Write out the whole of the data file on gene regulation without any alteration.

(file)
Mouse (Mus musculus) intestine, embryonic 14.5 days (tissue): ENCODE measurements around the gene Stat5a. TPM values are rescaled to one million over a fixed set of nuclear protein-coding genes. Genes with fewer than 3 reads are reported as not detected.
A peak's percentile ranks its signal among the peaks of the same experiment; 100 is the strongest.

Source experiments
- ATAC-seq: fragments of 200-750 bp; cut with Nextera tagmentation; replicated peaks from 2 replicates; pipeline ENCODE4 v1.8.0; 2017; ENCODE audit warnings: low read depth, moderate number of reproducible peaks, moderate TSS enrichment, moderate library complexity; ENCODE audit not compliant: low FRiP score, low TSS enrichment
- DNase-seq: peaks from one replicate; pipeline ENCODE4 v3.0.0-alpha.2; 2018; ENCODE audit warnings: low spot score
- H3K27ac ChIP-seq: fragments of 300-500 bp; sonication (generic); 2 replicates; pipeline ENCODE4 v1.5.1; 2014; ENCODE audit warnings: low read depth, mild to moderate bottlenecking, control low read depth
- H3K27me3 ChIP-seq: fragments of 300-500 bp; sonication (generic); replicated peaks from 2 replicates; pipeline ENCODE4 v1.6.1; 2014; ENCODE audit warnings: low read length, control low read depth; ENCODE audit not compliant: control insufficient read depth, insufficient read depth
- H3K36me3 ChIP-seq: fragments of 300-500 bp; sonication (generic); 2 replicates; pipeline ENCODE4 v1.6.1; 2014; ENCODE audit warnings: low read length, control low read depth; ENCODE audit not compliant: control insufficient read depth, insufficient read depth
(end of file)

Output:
Mouse (Mus musculus) intestine, embryonic 14.5 days (tissue): ENCODE measurements around the gene Stat5a. TPM values are rescaled to one million over a fixed set of nuclear protein-coding genes. Genes with fewer than 3 reads are reported as not detected.
A peak's percentile ranks its signal among the peaks of the same experiment; 100 is the strongest.

Source experiments
- ATAC-seq: fragments of 200-750 bp; cut with Nextera tagmentation; replicated peaks from 2 replicates; pipeline ENCODE4 v1.8.0; 2017; ENCODE audit warnings: low read depth, moderate number of reproducible peaks, moderate TSS enrichment, moderate library complexity; ENCODE audit not compliant: low FRiP score, low TSS enrichment
- DNase-seq: peaks from one replicate; pipeline ENCODE4 v3.0.0-alpha.2; 2018; ENCODE audit warnings: low spot score
- H3K27ac ChIP-seq: fragments of 300-500 bp; sonication (generic); 2 replicates; pipeline ENCODE4 v1.5.1; 2014; ENCODE audit warnings: low read depth, mild to moderate bottlenecking, control low read depth
- H3K27me3 ChIP-seq: fragments of 300-500 bp; sonication (generic); replicated peaks from 2 replicates; pipeline ENCODE4 v1.6.1; 2014; ENCODE audit warnings: low read length, control low read depth; ENCODE audit not compliant: control insufficient read depth, insufficient read depth
- H3K36me3 ChIP-seq: fragments of 300-500 bp; sonication (generic); 2 replicates; pipeline ENCODE4 v1.6.1; 2014; ENCODE audit warnings: low read length, control low read depth; ENCODE audit not compliant: control insufficient read depth, insufficient read depth